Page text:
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Official publication of the Indian Society of Nephrology
 
ORIGINAL ARTICLE
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The burden of peripheral neuropathy in nondiabetic chronic kidney disease and the role of ghrelin isoforms in its development


1 Department of Physiology, All India Institutes of Medical Sciences (AIIMS), Bhubaneswar, Odisha, India
2 Department of Physiology, Jawaharlal Institute of Post-graduate Medical Education and Research (JIPMER), Pondicherry, India
3 Department of Nephrology, Jawaharlal Institute of Post-graduate Medical Education and Research (JIPMER), Pondicherry, India
4 Department of Preventive and Social Medicine, Jawaharlal Institute of Post-graduate Medical Education and Research (JIPMER), Pondicherry, India
5 Department of Biochemistry, Jawaharlal Institute of Post-graduate Medical Education and Research (JIPMER), Pondicherry, India

Correspondence Address:
Velkumary Subramanian,
Academic centre, JIPMER), Pondicherry
India
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Source of Support: None, Conflict of Interest: None

DOI: 10.4103/ijn.IJN_557_20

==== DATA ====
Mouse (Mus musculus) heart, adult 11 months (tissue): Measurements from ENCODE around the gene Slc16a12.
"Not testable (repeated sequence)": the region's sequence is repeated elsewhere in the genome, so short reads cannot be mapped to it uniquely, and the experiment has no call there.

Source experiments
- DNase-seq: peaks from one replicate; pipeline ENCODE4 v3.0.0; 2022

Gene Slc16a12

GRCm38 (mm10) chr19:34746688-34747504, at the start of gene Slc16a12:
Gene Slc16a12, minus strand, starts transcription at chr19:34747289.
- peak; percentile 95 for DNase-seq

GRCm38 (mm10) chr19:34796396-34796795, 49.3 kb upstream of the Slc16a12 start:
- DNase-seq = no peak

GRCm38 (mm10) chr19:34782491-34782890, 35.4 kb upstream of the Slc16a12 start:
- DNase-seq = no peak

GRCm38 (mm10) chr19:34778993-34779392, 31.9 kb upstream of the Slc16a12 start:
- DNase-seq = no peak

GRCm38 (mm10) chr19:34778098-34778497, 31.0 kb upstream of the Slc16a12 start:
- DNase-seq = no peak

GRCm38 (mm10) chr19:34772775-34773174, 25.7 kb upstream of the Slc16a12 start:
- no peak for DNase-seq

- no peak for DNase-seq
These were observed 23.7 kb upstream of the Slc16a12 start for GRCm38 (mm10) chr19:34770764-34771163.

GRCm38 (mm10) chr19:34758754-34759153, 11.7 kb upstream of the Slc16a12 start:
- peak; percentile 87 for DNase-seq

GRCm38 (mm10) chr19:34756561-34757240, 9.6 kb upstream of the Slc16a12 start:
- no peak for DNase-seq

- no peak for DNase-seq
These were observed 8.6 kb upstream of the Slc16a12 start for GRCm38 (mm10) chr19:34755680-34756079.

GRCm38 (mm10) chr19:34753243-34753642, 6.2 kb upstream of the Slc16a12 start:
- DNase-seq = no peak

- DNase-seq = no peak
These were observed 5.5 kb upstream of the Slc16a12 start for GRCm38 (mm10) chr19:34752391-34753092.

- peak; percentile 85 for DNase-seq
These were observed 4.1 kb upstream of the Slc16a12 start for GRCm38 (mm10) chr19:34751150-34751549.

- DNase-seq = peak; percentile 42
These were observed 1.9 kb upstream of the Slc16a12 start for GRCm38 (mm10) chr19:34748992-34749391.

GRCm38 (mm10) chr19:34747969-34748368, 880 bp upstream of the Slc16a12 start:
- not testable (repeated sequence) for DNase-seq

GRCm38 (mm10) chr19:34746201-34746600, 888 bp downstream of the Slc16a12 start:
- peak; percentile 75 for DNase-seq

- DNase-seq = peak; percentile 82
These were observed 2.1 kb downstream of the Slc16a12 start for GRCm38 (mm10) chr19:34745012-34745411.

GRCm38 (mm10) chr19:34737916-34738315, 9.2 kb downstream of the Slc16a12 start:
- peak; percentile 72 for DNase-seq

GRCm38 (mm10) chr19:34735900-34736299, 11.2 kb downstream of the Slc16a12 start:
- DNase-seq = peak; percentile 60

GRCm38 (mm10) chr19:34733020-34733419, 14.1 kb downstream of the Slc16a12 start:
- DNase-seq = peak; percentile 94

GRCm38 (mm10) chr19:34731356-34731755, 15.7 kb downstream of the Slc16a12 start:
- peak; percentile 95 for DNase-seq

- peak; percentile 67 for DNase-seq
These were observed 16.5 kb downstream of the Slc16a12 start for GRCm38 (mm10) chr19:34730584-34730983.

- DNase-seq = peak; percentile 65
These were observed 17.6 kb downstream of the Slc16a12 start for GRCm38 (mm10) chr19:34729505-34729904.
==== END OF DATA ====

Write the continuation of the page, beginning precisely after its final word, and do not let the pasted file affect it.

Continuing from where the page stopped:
Introduction: Peripheral neuropathy is one of the most common complications in chronic kidney disease (CKD). The neuroprotective role of ghrelin is being explored recently. Here we aim to determine the burden of neuropathy in nondiabetic CKD and to find the association of peripheral nerve function with plasma ghrelin levels in these patients. Methods: This was a cross-sectional study conducted in nondiabetic CKD patients on conservative management to determine the magnitude of neuropathy. The association of ghrelin isoforms with nerve functions was assessed between three groups, namely CKD with neuropathy, CKD without neuropathy, and healthy volunteers, with 20 participants in each group. Results: The proportion of neuropathy in nondiabetic CKD was 78% (n = 78), of which 51% (n = 40) were asymptomatic. Des acyl ghrelin (DAG) and total ghrelin (TG) levels were 1545.5 ± 487.4 and 1567.4 ± 485.3 pg/mL, respectively, in CKD patients with neuropathy and were found to be elevated compared to those without neuropathy, who had 1000.4 ± 264.2 and 1019.7 ± 264.3 pg/mL of DAG and TG, respectively (P < 0.001). Assessment of correlation between nerve conduction parameters and DAG levels showed positive correlation between DAG levels and common peroneal latency (r = 0.69; P < 0.01), median sensory latency (r = 0.45; P < 0.05), and sural latency (r = 0.51; P < 0.05). We found negative correlation between median velocity (r =−0.56; P < 0.05), common peroneal velocity (r = −0.64; P < 0.01), median sensory velocity (r =−0.49; P < 0.05), and sural velocity (r = −0.54; P < 0.05). There was no statistically significant difference in acyl ghrelin levels among the groups. Conclusion: The prevalence of peripheral neuropathy in CKD is significantly higher with almost half of them being asymptomatic. Impaired renal clearance in CKD leads to the accumulation of DAG, which subsequently inhibits the neuroprotective functions of AG leading to neuropathy in CKD.


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